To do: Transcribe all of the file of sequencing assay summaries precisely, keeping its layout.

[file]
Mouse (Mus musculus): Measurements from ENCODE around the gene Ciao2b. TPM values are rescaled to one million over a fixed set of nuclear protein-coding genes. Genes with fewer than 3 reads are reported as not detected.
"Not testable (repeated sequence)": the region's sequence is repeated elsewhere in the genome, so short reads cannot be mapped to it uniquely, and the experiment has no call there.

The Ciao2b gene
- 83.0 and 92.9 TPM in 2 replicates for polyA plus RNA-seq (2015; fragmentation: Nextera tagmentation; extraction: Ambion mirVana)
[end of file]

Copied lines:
Mouse (Mus musculus): Measurements from ENCODE around the gene Ciao2b. TPM values are rescaled to one million over a fixed set of nuclear protein-coding genes. Genes with fewer than 3 reads are reported as not detected.
"Not testable (repeated sequence)": the region's sequence is repeated elsewhere in the genome, so short reads cannot be mapped to it uniquely, and the experiment has no call there.

The Ciao2b gene
- 83.0 and 92.9 TPM in 2 replicates for polyA plus RNA-seq (2015; fragmentation: Nextera tagmentation; extraction: Ambion mirVana)